Local Authority Locum Rates – a view from a local authority locum

A locum with experience of the local authority market very kindly emailed us over an outline of their experience of the locum market during their career to date.

“I am responding to your request for feedback on locum rates. I worked as a locum employment solicitor for local authorities [for 10 years]. All roles were through an agency. I often worked on large employment tribunal cases and would be involved in recruiting other locum solicitors so I have some insight into their hiring processes.

My initial roles (Northern England) were paid at £18 and £21 respectively although this was because the agencies concerned misled me about market rate. I found out that [one council] had initially taken me over other locums as I was so cheap!

I then worked at [a West Midlands Council] for around £32 per hour, although I was able to negotiate a higher rate due to the need to live away from home.

I eventually ended up at a [North West Council] for around £40 an hour and then [a Yorkshire Council] for £45 per hour. The feedback from agencies was that I was at the top end of local authority rates for employment work.

The bottom fell out the locum market (for employment solicitors anyway) around 2008. I had managed to negotiate the high rate at [a Yorkshire Council] as they knew my work but procurement took over the management of hiring locums and tried to force everyone onto set rates. I was offered £28 per hour which I refused. I then worked at [a West Midlands Council]. I was on £28 as a senior solicitor and a junior locum solicitor was paid £24. Most local authorities were offering similar rates at the time – this was the first time I had periods of no work since I’d first started working as a locum. I was offered a job at an [East Anglian Council] for £28 and I think I was offered a similar rate to return to [a West Midlands Council].

My last locum assignment was in 2014 in [a Northern England Council] and I was paid around £32. At that point I decided to stop working as a locum because it was no longer lucrative.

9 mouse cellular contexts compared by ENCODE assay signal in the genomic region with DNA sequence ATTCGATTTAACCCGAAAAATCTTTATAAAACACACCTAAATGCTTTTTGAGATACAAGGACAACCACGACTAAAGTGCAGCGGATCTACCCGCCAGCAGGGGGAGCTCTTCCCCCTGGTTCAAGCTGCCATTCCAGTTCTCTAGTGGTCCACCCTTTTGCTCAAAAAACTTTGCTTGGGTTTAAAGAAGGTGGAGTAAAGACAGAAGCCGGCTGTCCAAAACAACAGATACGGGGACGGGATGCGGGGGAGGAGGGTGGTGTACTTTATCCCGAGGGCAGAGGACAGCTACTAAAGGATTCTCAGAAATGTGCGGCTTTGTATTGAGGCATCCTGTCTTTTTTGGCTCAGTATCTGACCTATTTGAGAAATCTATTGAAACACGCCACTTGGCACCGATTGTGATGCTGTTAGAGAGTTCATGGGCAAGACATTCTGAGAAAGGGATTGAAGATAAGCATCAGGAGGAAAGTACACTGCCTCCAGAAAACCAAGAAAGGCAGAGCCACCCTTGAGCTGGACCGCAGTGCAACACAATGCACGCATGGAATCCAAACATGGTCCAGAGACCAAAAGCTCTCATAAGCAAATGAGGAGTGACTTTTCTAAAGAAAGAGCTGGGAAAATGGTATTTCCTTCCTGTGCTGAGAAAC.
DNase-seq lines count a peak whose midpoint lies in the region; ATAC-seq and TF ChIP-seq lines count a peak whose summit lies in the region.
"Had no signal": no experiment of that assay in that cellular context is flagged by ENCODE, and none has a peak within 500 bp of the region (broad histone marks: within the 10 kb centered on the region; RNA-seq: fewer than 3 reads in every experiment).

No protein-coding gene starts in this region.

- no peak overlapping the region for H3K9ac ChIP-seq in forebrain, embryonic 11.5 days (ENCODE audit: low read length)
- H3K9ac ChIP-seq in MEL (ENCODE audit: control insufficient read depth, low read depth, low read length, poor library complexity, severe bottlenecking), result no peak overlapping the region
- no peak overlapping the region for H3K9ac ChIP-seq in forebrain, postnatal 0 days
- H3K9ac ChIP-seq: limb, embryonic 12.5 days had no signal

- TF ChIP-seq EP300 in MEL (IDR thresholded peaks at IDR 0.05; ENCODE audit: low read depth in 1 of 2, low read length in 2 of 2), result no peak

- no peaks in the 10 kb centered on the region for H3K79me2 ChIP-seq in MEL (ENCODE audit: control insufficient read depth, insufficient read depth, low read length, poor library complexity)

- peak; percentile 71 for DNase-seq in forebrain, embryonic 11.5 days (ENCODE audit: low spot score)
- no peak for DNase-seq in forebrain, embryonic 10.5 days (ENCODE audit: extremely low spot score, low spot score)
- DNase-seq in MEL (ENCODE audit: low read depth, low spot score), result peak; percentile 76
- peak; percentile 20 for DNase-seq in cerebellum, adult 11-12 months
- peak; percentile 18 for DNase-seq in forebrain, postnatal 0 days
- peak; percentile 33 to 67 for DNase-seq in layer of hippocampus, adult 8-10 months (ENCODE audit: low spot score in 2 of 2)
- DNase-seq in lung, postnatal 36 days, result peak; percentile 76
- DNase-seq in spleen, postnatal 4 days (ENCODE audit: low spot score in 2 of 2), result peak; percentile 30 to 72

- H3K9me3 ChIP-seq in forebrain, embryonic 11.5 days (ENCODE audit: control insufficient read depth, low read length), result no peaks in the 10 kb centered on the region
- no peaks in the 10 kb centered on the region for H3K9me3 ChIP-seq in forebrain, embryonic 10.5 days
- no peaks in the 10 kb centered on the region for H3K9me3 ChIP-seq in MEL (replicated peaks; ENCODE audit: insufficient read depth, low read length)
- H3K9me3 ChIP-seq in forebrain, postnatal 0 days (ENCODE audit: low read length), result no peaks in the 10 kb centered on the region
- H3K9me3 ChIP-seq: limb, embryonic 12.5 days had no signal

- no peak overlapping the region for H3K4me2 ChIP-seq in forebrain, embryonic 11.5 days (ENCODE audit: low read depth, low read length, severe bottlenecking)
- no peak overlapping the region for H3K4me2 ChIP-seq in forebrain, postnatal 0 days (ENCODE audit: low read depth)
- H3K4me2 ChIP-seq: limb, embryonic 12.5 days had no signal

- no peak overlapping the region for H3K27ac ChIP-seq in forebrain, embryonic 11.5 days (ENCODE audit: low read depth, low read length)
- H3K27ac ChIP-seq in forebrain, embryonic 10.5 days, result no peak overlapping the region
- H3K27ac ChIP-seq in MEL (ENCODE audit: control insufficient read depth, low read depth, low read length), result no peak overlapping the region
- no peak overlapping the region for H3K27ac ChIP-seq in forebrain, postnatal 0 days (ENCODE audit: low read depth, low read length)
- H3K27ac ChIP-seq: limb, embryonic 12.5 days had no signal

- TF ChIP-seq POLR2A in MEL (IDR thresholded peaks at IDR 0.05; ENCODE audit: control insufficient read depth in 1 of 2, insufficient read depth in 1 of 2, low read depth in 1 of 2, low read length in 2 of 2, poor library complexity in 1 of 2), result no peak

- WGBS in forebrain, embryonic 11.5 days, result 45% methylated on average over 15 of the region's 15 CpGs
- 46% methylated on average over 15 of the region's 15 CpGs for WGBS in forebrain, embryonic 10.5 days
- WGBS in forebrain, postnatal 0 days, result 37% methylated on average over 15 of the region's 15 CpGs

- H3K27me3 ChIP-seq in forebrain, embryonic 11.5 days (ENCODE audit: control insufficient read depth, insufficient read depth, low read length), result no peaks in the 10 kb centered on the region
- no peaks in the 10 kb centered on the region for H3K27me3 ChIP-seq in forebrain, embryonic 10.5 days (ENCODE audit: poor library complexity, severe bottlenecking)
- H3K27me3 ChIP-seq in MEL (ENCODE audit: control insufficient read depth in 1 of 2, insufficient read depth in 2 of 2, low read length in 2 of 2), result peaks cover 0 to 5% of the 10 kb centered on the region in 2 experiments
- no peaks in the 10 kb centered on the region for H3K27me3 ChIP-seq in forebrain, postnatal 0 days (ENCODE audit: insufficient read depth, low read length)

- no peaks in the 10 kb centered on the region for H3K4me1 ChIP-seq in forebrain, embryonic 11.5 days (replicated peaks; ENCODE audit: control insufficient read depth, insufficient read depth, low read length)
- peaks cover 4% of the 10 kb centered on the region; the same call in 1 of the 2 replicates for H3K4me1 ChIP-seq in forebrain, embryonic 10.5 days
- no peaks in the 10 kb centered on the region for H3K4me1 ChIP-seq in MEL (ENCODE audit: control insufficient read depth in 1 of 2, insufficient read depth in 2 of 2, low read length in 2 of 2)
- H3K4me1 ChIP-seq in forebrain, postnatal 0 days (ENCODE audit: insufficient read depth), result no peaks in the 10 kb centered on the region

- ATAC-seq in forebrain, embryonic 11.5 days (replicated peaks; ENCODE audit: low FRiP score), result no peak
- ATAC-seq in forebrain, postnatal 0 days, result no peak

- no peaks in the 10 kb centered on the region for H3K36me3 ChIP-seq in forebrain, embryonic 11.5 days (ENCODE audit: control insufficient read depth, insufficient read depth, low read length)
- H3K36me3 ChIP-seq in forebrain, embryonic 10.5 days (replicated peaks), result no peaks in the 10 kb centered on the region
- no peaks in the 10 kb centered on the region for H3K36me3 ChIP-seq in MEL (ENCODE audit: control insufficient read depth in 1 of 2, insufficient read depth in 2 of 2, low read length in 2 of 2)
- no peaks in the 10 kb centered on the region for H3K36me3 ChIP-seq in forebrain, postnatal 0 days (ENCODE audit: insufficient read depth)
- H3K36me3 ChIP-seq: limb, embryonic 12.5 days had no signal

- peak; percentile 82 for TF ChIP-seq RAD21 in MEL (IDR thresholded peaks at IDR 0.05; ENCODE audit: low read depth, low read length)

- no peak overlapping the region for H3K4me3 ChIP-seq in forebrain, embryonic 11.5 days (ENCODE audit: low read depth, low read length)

There had been some scandal where a local authority had paid one of their locums around £90 (allegedly!) as he was a friend with a senior officer at that council. It seemed to have some impact on scrutiny of local authority pay although in all honesty, the recession was the bigger factor in pushing pay downwards and those rates don’t seem to have recovered.

Generally most local authorities had set rates after 2008 and there was less flexibility to push those rates for an exceptional candidate. One of the ironies of public sector work is that generally the legal teams are able to get the client teams to pay the cost of instructing counsel whereas the costs of a locum are met by the legal department which is working to a tight budget – therefore the legal team will get a locum as cheaply as possible in the knowledge that they can use counsel for more complex work.”

We would like other comments from current and former local authority locums – what hourly rates have you come across in local authority locum roles and in which general locations in the country? You can email us at jbfagan@ten-percent.co.uk. All correspondence received in strictest confidence by Jonathan Fagan, Managing Director of Ten-Percent.co.uk Limited.